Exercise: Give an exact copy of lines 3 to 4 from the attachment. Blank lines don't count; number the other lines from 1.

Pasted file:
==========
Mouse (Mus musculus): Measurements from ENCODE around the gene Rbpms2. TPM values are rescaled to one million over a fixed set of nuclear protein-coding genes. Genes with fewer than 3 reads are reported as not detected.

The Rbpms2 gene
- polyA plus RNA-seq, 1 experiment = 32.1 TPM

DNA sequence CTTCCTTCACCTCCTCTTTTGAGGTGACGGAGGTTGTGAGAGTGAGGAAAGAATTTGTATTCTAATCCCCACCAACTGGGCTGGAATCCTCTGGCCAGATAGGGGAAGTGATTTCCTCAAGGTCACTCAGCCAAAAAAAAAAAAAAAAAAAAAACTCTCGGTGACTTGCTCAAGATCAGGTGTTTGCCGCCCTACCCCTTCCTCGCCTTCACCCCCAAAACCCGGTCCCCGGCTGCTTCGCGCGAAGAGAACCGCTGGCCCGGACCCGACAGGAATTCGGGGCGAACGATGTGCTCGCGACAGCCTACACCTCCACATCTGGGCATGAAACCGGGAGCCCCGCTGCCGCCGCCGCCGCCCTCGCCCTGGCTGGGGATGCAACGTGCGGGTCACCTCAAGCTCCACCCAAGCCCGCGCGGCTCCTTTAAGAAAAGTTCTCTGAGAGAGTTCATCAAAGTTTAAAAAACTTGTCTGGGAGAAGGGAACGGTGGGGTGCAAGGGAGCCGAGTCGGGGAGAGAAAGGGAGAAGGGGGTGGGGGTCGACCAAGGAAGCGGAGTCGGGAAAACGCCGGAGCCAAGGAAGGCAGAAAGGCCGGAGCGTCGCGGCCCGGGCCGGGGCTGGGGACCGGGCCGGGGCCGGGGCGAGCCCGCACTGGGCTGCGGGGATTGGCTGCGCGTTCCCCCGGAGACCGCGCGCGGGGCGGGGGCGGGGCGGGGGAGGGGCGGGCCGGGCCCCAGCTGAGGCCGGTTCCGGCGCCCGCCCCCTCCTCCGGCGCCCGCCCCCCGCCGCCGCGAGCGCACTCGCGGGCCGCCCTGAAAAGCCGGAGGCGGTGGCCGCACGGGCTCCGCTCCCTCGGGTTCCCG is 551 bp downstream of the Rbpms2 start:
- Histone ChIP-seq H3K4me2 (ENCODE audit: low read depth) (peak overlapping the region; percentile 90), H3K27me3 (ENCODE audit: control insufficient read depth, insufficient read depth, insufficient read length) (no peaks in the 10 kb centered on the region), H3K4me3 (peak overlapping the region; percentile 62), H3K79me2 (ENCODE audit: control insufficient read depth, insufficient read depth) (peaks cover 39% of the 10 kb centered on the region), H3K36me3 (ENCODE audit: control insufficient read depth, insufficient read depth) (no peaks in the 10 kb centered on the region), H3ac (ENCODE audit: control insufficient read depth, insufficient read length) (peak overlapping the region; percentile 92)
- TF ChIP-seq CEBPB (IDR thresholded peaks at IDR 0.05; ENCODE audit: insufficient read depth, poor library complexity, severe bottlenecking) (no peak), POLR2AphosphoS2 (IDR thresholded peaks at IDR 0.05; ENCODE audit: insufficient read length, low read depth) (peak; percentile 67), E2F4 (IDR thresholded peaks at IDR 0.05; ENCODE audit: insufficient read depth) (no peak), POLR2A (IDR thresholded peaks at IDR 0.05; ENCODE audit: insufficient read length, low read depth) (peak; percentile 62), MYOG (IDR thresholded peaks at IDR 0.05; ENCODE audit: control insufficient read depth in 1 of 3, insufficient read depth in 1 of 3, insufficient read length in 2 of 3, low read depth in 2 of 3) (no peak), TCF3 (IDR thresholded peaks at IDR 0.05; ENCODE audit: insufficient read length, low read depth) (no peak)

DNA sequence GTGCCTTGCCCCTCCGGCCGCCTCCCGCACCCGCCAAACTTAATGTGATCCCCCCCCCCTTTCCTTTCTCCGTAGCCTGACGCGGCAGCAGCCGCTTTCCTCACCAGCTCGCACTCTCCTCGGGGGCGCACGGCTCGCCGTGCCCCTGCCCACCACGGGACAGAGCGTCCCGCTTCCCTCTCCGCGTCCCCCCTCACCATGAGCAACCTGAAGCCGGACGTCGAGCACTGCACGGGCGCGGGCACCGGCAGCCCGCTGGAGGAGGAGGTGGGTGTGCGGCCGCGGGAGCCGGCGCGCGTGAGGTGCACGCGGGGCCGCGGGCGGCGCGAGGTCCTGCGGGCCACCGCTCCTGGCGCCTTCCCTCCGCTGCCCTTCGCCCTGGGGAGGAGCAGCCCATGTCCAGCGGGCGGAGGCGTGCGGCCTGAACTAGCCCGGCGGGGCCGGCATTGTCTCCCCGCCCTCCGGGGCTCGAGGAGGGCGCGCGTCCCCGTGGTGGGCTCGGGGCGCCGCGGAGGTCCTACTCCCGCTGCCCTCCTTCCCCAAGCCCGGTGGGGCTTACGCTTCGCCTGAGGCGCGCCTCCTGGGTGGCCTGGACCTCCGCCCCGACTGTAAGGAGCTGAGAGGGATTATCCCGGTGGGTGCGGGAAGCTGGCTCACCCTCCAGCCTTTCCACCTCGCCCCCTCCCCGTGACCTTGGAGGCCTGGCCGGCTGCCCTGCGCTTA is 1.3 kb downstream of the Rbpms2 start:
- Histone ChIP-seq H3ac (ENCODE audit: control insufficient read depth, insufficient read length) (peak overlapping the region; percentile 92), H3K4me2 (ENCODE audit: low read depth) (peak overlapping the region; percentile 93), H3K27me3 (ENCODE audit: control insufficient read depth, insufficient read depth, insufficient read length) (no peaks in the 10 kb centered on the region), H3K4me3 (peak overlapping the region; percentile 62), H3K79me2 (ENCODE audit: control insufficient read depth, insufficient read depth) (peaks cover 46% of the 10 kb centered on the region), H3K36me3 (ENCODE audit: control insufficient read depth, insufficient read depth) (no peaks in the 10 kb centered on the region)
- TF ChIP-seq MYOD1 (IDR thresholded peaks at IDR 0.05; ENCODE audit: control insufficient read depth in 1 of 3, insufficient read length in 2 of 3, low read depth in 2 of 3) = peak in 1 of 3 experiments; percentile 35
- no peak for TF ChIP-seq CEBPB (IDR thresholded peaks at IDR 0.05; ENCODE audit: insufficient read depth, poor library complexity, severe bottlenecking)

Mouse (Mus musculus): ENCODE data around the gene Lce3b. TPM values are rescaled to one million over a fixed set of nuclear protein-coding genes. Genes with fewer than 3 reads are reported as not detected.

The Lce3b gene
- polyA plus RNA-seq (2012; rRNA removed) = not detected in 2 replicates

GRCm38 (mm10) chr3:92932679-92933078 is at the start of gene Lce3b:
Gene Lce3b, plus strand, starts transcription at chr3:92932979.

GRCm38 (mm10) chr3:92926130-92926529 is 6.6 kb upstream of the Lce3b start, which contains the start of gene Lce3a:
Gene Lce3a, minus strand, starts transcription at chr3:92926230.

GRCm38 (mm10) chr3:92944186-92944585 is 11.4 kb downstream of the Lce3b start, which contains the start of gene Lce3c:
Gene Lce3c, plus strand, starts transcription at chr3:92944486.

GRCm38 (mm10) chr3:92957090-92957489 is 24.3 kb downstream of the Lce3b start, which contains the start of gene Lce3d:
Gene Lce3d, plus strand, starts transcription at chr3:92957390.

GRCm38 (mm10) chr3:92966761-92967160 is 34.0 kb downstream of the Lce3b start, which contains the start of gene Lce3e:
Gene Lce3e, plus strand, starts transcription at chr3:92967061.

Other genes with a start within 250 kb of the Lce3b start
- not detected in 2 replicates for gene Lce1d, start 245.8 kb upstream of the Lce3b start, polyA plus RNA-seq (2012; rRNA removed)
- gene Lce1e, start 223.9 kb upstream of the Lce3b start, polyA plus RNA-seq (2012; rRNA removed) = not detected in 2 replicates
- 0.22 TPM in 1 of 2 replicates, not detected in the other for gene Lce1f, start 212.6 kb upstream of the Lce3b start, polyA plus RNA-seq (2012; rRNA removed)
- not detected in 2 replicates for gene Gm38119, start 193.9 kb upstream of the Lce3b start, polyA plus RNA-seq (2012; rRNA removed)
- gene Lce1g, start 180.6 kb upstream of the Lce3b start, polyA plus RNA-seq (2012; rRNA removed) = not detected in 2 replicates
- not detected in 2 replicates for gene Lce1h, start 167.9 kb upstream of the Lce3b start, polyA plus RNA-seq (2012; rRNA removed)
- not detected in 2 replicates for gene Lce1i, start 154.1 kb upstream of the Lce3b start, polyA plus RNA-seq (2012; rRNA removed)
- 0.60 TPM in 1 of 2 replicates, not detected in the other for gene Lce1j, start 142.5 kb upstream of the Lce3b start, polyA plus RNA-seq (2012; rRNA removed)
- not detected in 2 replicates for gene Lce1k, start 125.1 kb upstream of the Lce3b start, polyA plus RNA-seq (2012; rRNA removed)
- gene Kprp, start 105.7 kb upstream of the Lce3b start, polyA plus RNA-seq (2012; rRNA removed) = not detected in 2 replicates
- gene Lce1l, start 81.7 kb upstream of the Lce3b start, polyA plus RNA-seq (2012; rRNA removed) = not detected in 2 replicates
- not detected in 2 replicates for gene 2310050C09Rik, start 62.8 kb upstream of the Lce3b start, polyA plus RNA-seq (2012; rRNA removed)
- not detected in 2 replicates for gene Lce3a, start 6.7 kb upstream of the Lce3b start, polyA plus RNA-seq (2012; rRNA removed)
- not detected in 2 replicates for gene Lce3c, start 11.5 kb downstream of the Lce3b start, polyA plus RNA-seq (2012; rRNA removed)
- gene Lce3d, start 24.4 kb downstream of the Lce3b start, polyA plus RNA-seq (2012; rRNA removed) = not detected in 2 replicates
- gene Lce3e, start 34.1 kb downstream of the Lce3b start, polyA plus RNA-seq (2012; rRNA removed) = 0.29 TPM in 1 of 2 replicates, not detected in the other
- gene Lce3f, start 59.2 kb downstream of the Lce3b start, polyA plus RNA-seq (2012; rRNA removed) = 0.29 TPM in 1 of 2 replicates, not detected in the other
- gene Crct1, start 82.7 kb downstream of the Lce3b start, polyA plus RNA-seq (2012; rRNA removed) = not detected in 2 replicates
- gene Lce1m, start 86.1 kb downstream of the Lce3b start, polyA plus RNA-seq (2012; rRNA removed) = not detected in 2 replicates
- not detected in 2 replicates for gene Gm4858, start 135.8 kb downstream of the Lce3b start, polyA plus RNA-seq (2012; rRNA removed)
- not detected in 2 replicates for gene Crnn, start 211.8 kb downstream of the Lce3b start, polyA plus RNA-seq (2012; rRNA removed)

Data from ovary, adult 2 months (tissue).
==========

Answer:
- polyA plus RNA-seq, 1 experiment = 32.1 TPM

DNA sequence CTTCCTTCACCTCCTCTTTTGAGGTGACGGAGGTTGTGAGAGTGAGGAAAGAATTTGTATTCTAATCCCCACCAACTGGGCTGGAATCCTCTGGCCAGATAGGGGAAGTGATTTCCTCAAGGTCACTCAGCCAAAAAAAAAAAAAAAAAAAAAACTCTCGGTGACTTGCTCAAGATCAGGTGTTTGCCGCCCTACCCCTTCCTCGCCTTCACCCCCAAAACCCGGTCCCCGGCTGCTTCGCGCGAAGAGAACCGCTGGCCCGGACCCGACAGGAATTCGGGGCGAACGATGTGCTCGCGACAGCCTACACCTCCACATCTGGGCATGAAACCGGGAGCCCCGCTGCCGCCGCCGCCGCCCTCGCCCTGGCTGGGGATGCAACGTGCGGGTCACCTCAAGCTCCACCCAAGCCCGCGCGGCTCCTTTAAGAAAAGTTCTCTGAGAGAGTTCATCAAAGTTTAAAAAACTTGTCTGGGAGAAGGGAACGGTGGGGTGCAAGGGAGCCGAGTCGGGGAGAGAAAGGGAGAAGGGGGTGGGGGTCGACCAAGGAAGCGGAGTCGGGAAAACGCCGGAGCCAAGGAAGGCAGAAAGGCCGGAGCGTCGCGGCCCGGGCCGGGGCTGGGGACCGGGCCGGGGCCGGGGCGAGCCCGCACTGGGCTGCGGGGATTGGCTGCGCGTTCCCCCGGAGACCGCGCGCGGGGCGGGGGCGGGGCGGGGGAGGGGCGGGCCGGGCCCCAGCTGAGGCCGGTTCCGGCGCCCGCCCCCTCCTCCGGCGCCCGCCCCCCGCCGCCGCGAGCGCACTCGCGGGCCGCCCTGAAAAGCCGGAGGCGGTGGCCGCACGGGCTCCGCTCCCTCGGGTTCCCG is 551 bp downstream of the Rbpms2 start: